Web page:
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England survive Ireland fright at Lord’s


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England warmed up for The Ashes with a 143 run victory in their first ever Test Match against Ireland. The statistics point to a comfortable England victory achieved in a mere seven sessions of cricket. The reality is Ireland came very close to embarrassing their hosts having played wonderfully well for two days only to be undone by some devastating fast bowling in overcast conditions.

Having finally been granted Test Match status last May, this was only Ireland’s third ever match in the longer form of the game and both their first against their neighbors and a first appearance at Lord’s. England meanwhile rested Jos Buttler and Ben Stokes ahead of The Ashes and handed test debuts to World Cup hero Jason Roy and seamer Ollie Stone.

Tim Murtagh took 5-13 on day one (Image Cr: Metro)

Ireland Come Close

The match started on Wednesday with all eyes on Roy, but he fluffed his lines and was out for 5 as pace bowler Tim Murtagh made the most of a difficult wicket. However, it seemed England were making serene progress with Rory Burns and Joe Denly. This was until the pair were both dismissed in the space of 5 balls to leave England at 36-3. It started an extraordinary batting collapse, as England lost four more quick wickets including ducks for Moeen Ali and Johnny Bairstow for just 42. Murtagh received excellent support from Boyd Rankin and Mark Adair, as Ireland tore through the top order with only Sam Curran and Stone providing any resistance.

Ireland went into bat with skipper William Porterfield and James McCollum putting on a creditable 45 for the first two wickets. Then came Ireland’s best batsmen in Andrew Balbirnie and Paul Stirling, who took Ireland into the lead. England’s bowling was inconsistent and two missed catches frustrated the efforts of Stuart Broad. However, England began to find their rhythm and a burst from Broad, Stone and Curran saw Ireland reduced from 132-2 to 207 all out; a lead of 122.

With just one over left to play to finish day one, England sent out nightwatchman Jack Leach to protect the batting lineup. On the game’s resumption on Thursday, opener Burns got out early again but Leach stayed put. England moved passed Ireland’s first innings advantage and began establishing a lead of their own, reaching 172 before Roy was bowled by Stuart Thompson.

Shortly after Leach fell agonizingly short of adding his name to The Lords Honors Board when he was caught by Murtagh for 92, it was the cue for another England batting collapse as Denly, Bairstow, Ali and Chris Woakes all went cheaply, as England found themselves at 248-8; a lead of just 126. Curran and Broad lead a revival as they nudged England’s lead to a final tally of 182.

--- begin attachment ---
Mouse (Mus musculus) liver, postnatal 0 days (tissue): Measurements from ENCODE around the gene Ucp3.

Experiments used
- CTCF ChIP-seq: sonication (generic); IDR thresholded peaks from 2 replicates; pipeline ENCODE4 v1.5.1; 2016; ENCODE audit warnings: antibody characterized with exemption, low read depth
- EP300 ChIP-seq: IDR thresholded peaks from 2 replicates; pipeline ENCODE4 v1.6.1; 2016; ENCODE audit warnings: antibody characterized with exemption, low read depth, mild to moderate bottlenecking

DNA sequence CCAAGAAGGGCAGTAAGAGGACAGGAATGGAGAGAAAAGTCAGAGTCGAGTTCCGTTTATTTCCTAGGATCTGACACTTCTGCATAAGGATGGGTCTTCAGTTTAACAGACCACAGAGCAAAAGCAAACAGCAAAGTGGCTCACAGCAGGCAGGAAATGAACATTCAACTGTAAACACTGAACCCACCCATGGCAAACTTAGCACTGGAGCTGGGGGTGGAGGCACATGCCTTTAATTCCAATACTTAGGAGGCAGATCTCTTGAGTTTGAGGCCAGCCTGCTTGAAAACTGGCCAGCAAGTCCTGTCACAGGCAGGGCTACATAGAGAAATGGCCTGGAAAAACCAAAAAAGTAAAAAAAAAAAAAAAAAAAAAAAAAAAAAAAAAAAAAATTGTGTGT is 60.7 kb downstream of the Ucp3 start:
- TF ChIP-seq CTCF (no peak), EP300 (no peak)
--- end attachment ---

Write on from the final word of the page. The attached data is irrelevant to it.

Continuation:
Ireland came out to bat on day three looking to make history, facing a challenging but achievable score. Whereas England had started Ireland’s first innings in a malaise, this time, they flew out of the traps. In favorable overcast conditions, Woakes and Broad got to work. Woakes got the breakthrough by taking the wicket of Porterfield. Then Broad picked up the wicket of the dangerous Balbirnie to reduce Ireland to 18-2. Broad and Woakes then tore through Ireland’s batting lineup with 15.4 overs for 38 runs. Leach deservedly picked up Man of the Match and the opposing teams now face very different issues.

Jack Leach was the unlikely batting hero (Image Cr: MSN)

Pride in Defeat for Ireland

Ireland’s hopes of that historic win were snatched away in devastating fashion by Woakes and Broad, as they were blown away for a lowest ever test innings score at Lord’s. That shouldn’t detract from how well Ireland played for two days. They demonstrated in Murtagh, Rankin and Thompson that they have an excellent pace attack, given the right conditions. Although the final result was disappointing, it was a match that illustrated how far this new test nation has come in little over a decade. Few would doubt a match against Ireland or indeed Afghanistan is far better preparation for a four or five-match series than the usual 14-man game against a county level side.

Plenty to ponder for The Ashes

For England, all too familiar batting failings were on show. Burns and Denly won’t have Australia quaking in their boots after hitting just 45 between them. Bairstow kept wicket well, but going for a pair with the bat was concerning. England will inevitably bring back Stokes and Buttler to firm up the middle order, but the top order remains a worry. Roy ultimately played well in his debut, but was better batting at three than as an opener.

With the ball, there was greater cheer for England with Woakes and Broad devastating and Stone looking quick in his debut. Curran also played well with bat and ball, giving the selectors a headache for Edgbaston. With five matches against Australia over just six weeks, England will need a stable of fast bowlers. Mark Wood is out of the immediate reckoning, but with four pacemen looking good here, they have the attack to hurt Australia.

This match will largely be forgotten by English cricket when Australia pitch up at Edgbaston next week. If they find themselves 122 runs down after the first innings, it will be far more difficult to claw their way back.

Featured Image: Getty

Jonathan Fearby

Jonathan Fearby is a United Kingdom native. Prior to joining The Athletes Hub as a staff writer, he founded and operated Football England.

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